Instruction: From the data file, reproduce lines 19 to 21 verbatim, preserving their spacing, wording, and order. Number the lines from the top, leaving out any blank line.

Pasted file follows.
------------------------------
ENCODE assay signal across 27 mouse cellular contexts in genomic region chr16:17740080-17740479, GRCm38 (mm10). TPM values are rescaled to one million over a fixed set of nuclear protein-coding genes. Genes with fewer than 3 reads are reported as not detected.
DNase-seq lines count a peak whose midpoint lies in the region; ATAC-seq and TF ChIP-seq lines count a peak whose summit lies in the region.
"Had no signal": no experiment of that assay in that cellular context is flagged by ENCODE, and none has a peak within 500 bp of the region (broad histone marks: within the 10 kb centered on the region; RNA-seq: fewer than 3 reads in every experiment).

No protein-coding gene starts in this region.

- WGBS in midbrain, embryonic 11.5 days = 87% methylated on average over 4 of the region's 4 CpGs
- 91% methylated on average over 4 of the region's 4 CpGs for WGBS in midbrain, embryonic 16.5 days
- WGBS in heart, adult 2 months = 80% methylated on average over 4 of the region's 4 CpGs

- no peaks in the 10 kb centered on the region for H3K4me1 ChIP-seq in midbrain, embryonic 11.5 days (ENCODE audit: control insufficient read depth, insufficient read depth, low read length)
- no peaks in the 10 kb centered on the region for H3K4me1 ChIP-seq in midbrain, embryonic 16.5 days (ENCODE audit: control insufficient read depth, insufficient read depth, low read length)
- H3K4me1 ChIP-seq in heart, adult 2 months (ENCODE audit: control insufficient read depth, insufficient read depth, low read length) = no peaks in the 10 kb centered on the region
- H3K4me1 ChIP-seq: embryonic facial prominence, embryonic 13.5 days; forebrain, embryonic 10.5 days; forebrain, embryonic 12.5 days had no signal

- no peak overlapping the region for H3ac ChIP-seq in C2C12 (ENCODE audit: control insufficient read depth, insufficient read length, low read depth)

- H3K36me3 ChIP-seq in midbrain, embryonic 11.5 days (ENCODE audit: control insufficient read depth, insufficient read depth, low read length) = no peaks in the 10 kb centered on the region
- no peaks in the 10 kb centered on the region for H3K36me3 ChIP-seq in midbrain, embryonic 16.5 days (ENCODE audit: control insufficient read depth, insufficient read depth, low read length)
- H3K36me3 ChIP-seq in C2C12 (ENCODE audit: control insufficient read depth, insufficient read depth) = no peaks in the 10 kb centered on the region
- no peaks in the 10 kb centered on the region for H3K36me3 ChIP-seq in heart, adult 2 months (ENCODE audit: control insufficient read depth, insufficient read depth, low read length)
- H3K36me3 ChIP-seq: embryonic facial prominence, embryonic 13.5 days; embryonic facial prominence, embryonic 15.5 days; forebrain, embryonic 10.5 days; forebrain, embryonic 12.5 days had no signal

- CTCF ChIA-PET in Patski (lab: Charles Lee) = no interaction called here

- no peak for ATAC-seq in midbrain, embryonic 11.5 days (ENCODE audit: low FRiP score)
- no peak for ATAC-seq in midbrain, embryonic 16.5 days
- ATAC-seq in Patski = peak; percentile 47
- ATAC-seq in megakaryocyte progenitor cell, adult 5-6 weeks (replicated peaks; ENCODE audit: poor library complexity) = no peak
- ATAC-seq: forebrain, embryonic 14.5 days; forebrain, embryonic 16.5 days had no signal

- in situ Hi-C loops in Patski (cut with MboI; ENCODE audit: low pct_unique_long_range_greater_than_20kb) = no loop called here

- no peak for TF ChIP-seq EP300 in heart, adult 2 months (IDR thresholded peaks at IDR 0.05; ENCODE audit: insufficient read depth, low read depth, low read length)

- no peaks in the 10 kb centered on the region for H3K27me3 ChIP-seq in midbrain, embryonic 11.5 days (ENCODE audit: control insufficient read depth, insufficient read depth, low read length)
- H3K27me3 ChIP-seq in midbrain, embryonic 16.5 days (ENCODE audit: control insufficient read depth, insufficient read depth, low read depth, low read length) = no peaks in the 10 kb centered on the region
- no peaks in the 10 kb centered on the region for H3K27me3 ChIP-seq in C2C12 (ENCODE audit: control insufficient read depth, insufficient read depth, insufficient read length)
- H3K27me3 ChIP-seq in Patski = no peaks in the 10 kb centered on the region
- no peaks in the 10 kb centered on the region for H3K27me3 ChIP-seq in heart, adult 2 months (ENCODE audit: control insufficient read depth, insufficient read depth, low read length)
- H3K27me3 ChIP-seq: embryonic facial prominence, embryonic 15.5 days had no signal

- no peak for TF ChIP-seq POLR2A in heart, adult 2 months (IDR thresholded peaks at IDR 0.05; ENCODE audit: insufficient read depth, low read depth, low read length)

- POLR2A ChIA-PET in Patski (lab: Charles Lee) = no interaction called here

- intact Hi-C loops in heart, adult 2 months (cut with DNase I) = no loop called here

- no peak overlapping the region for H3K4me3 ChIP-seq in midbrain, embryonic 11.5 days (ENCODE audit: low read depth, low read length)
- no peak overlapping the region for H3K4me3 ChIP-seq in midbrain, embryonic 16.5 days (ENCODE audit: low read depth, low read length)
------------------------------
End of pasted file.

- no peak for ATAC-seq in midbrain, embryonic 11.5 days (ENCODE audit: low FRiP score)
- no peak for ATAC-seq in midbrain, embryonic 16.5 days
- ATAC-seq in Patski = peak; percentile 47